Story and Photos by Reuben Bolieu
Parangs are one of the most mimicked long blade styles of Southeast Asia. Although there are many on the market, none of them come close to the authentic parangs made in Malaysia!
MyParang.com offers Malaysian made parangs done right—convex edges, stick tang handles, and distal tapers. This is how most authentically forged blades are made, as opposed to parangs made in the USA or UK.
Parangs hail from the Malay Archipelago, a vast, oceanic, tropical region situated between the Indian and Pacific Oceans. The Malay Archipelago are home to over 25,000 islands including Brunei, Singapore, Malaysia, Indonesia, Philippines and East Timor.
The jungles of Southeast Asia and the Malay Archipelago are generally more “woody” than the jungles of Latin America. The parang and Golok are designed for stronger chopping—which is why the parang blade is heavier than machetes—and with a broader bevel angle, to prevent binding in the wood when chopping.
I received a number of parangs from MyParang.com, including traditional patterns like the Duku Chandong, Lading and two Golok style parangs.
I wanted to spotlight the smaller, less publicized parangs of the bunch, keeping them under the more typical 12-inch-long blades. The Golok 125 with an 11-inch blade, and the Duku Chandong with an 8-inch-long blade would be used on a variety of camp chores utilizing bamboo.
All blades were made in Bidor, Malaysia from 5160 carbon steel and had a one-piece, Beech wood handle (from Croatia) with copper bolster. Included was a black nylon sheath with belt loop and MOLLE webbing.
Duku actually means parang in the Iban language, so it basically means Chandong parang. There is no specific shape for the Duku Chandong, as it is a very common knife in Borneo, also known as Sabah and Sarawak. MyParang.com offers three sizes: 12-inch, 10-inch, and 8-inch-long blades. I was sent the 12- and 8-inch versions.
The Duku Chandong has a sheep’s foot blade tip, not pointed like other traditional parangs and Goloks. The tip needs to be strong to split and flatten bamboo, as well as for prying and digging into wood (looking for grubs). The Duku Chandong really is the iconic parang shape, made popular by survival and bushcraft authorities throughout the years like John “Lofty” Wiseman and Ray Mears.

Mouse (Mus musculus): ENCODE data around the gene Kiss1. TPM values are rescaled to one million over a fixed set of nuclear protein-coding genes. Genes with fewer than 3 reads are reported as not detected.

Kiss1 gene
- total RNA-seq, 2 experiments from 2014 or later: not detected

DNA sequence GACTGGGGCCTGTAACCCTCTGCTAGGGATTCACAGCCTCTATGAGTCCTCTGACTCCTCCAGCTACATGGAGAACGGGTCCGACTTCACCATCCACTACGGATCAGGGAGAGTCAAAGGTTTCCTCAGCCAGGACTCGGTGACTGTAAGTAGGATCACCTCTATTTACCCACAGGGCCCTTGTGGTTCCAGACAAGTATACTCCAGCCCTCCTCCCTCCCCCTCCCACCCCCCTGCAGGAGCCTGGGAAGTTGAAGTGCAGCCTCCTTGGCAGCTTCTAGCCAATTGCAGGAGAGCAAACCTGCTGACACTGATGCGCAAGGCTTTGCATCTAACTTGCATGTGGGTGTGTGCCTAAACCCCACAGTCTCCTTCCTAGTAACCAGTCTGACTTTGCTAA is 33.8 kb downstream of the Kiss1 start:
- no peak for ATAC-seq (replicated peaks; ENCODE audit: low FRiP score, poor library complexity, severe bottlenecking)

The Golok is a very common design seen in West Malaysia and Indonesia—its influence can even be seen as far up as the southern tip of the Philippines. Goloks can be characterized by their recurved blade and pointed tip. The tip is pretty strong, and the point makes it easy to dig and drill holes. MyParang.com offers four different Golok style parangs, with the smaller 125 Golok being more suitable for lighter work than its larger brother, the 135 model.
Apparently, these numbers are somewhat universally known throughout Malaysia. A 125 Golok bought in different states will be the same design and same length and weight.
During the testing portion of the parangs, I was spending time in Georgia at Patrick Rollins’ (of Randall’s Adventure & Training) place, where we always seem to get up to some type of building, crafting, and grilling. He really took a liking to the 12-inch long Duku Chandong while I gravitated towards the smaller 8-inch-long bladed version.
The first thing I did with the Duku Chandong was quarter a whole chicken with it. I am used to a Chinese cleaver in the 8-inch range, so this wasn’t a far cry from my usual blade size. However, a cleaver is straight and flat, while a parang has a slight sweep to it. Being that the blade of an 8-inch-long parang has a few inches of unsharpened area just above the handle—for choking up—the actual cutting portion is closer to 4 inches. It really felt like a kitchen knife, with a thicker spine.
I started with the legs, removing the thighs (with drumsticks attached) and quartered the legs as they’d be bought in the store. I then separated the drumsticks, as they’d be used for something else later.
After the legs, I removed the wings and set them aside. Breasts were last, leaving the backbone for making stock. Of course, the meat from the backbone would be used for shredding—all the possibilities.
The dish for that day was Filipino chicken kabobs. After sectioning the breasts and thighs, I used the parang to debone the thighs and dice up the meat into one-inch squares. I also fashioned some bamboo skewers, as we were bamboo rich from making a quick withdrawal from the bamboo store.
I would say that our main building and crafting material was bamboo from a thicket that Patrick had access to. With their permission, we made a few trips to harvest some pieces that we’d use for rebuilding the camp—hence the term ‘bamboo store.’
We used the pair of Duku Chandongs for a table we were building, using a technique to flatten the bamboo. By carefully holding the bamboo, several short, quick chops were made in the bamboo parallel with the tip of the parangs, making sure none of the splits line up. This weakens the bamboo and makes it pliable.
The short parang seemed easier to use than a longer bladed one, as there was less mass to move, equaling less weight. The sheepsfoot blade seemed perfect for this task as it naturally dug into the bamboo.